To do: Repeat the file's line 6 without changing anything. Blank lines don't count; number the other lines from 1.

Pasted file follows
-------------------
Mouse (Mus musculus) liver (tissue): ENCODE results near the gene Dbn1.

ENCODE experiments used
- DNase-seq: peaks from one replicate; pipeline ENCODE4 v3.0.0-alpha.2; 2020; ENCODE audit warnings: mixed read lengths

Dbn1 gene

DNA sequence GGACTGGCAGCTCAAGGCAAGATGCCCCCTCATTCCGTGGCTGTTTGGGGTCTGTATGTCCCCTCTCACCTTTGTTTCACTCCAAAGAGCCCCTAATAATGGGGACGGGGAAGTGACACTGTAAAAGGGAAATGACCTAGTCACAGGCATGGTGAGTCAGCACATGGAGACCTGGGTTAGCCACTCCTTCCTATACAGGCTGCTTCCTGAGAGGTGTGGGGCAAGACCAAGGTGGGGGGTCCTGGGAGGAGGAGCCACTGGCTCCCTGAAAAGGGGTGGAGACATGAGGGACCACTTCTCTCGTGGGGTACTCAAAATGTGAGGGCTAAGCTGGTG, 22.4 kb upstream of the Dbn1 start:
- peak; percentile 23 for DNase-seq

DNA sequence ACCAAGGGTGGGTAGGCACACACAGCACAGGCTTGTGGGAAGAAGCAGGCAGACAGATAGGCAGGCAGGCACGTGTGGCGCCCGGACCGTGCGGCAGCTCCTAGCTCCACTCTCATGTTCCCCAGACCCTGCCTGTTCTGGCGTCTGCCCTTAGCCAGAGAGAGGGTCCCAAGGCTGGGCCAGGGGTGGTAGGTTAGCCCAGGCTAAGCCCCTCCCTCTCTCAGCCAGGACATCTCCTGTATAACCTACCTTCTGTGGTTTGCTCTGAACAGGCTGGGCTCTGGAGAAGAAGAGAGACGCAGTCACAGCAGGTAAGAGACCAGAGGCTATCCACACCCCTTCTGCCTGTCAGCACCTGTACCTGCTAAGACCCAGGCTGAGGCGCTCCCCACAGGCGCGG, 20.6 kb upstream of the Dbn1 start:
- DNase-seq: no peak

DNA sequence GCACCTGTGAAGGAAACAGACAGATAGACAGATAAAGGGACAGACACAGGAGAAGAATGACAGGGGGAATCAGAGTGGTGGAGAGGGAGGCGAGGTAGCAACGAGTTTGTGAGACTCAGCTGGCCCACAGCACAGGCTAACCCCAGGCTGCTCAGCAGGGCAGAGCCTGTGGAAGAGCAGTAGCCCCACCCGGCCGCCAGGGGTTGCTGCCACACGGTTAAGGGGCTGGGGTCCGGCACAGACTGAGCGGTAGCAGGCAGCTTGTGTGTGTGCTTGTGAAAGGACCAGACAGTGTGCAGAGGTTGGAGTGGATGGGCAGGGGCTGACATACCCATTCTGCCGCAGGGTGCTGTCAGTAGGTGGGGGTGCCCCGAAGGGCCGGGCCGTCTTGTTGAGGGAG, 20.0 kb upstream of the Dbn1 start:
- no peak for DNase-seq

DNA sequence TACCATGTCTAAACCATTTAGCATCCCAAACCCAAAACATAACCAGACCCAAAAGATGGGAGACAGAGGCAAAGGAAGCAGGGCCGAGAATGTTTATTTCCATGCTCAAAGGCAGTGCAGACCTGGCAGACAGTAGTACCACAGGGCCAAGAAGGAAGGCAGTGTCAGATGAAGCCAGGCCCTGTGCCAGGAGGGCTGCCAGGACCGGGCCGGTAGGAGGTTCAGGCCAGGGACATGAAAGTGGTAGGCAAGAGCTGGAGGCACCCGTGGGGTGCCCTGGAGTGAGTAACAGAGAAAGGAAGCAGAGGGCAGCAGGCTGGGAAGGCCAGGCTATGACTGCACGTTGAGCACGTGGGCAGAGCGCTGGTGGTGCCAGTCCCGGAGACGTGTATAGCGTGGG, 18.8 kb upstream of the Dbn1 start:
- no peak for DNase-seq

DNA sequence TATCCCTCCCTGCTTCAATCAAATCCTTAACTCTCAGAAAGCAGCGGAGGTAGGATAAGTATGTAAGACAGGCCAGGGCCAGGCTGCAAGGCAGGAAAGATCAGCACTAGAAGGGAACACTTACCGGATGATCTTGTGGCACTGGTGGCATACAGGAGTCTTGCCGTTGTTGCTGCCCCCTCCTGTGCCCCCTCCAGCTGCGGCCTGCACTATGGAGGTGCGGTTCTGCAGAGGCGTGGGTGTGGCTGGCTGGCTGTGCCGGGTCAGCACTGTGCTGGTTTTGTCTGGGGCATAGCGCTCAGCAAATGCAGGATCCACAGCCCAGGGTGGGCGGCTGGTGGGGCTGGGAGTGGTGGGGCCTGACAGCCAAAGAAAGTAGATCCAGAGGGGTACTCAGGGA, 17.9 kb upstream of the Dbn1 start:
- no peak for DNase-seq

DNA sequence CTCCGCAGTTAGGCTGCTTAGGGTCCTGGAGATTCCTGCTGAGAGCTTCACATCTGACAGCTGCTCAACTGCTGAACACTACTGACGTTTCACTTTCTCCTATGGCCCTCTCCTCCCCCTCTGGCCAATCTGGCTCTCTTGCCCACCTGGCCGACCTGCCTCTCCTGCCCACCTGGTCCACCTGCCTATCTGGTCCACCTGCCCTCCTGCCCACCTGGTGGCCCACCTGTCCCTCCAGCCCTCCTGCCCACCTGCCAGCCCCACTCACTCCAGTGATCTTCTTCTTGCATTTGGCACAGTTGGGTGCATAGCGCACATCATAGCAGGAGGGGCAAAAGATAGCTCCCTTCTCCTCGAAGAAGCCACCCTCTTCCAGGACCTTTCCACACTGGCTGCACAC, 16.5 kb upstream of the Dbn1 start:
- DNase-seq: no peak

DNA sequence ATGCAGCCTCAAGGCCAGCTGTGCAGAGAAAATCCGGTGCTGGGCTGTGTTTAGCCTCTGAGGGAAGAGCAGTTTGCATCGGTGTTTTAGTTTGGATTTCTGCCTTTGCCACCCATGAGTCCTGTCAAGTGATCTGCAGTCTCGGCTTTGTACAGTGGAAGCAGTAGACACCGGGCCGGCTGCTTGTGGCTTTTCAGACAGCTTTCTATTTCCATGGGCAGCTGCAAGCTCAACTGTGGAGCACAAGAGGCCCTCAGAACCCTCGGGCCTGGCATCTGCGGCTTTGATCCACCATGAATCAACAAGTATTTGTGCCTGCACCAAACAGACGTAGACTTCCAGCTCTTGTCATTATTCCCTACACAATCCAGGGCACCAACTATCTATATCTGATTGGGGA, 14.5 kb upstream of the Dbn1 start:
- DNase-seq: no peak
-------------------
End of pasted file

- peak; percentile 23 for DNase-seq